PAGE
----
January 18, 2005
Sawicky v Kling
Here's an interesting debate in WSJOnline between bloggers Arnold Kling and Max Sawicky on SS reform. To my mind, Sawicky isn't very persuasive. Too much: "there isn't really a problem," plus too much: "there are other big problems, so how can you justify tackling this one and not them?" (Hmmm. Where have I heard that line before?) Arnold has a good response:
...OK, Max, let's get back to one of the points in your first post. You wrote that "the right-now budget crisis stems from tax cuts, military spending increases, and unsustainable, double-digit growth in Medicare and Medicaid."
The way I would put it is that politicians have three credit cards -- three ways of buying votes today and paying later. This involves making promises that will have to be redeemed by taxes collected in the future. Those three credit cards are the general budget, Social Security and Medicare.
Changing Social Security from a transfer scheme to one with personal accounts serves to take away the politicians' Social Security Credit Card. They no longer would have the authority to promise benefits out of future Social Security taxes...
Of course you can't solve every problem at once. Duh. But when you have several problems of a similar sort, then solving ONE of them can create the momentum and believability that make solving the others possible later. And it makes sense to pick the one that's the most brittle and hit it first. (Reason#2 on my List of Ten Reasons for Invading Iraq. That's where I've heard that line before. "We can't solve ALL the world's problems!")
To generalize: If a Republican tries to solve a problem, then 1. It's not a problem. 2. It's the wrong problem. 3. Our problems are too overwhelming, we dursn't do anything.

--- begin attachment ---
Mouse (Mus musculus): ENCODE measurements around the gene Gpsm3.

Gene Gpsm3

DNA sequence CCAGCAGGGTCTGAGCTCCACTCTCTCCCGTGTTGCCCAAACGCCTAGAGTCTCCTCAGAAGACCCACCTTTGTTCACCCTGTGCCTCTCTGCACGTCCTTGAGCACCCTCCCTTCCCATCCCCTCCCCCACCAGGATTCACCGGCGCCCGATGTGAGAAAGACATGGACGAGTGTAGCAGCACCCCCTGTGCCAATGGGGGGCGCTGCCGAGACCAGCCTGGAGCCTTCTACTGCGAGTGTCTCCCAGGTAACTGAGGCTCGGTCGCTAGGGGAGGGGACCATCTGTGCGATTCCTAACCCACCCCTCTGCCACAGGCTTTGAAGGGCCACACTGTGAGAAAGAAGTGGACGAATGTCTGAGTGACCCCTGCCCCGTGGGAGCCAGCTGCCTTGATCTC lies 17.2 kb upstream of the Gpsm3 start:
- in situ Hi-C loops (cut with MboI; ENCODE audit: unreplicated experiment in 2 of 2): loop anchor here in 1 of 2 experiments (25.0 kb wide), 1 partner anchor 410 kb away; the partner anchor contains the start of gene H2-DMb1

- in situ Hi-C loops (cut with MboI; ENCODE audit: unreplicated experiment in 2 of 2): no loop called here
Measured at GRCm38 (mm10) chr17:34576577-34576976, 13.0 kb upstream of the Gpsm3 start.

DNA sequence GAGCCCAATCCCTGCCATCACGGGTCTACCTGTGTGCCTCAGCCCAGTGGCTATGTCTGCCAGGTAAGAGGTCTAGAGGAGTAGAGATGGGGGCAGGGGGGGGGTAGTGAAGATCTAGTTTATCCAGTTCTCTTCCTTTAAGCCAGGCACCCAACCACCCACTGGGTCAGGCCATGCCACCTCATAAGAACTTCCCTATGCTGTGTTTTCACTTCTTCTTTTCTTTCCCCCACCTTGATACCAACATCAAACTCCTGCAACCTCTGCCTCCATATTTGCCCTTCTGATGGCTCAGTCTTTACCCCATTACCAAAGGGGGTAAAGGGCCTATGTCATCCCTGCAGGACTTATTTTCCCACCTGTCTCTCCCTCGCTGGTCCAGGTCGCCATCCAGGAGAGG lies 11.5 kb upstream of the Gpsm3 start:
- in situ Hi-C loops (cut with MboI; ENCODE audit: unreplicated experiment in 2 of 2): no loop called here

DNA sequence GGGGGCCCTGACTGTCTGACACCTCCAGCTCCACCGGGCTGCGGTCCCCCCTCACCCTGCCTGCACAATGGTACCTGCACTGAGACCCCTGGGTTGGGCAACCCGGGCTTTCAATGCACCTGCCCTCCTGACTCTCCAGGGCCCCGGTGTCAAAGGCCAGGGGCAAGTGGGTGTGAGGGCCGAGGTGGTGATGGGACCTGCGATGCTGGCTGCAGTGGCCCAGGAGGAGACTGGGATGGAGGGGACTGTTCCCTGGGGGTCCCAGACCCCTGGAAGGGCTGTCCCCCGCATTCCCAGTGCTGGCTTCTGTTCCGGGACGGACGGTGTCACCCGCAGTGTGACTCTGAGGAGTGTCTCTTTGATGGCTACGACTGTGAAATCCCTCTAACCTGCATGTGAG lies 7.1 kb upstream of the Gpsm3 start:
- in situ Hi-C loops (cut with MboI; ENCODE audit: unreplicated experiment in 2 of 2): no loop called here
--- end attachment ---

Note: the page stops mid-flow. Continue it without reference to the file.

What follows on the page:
I do NOT, by the way, agree that there is a "right-now budget crisis." The deficit is decreasing right now, beause our economy is growing strongly and tax revenues are going up. All of which has, I suspect, some mysterious karmic connection with them tax cuts Max Sawicky doesn't like.
Also, part of our budget problems come from the need to buy necessities from Congress, which should decrease as the Republican majority grows with each election. The President bought HSA's by agreeing to the Prescription Drug benefit. I think it was a smart trade, an increase in the welfare state that was probably going to happen no matter what, balanced by a plan that will start teaching people a better approach to paying for health care. Our only hope is for people to become wiser--this is a democracy, and people are going to get what they want in the end. Of course the same point goes for SS private accounts. More important than the direct economic effect is that they will teach people to think like investors and owners, instead of like helpless clients of the state.Posted by John Weidner at January 18, 2005 7:47 PM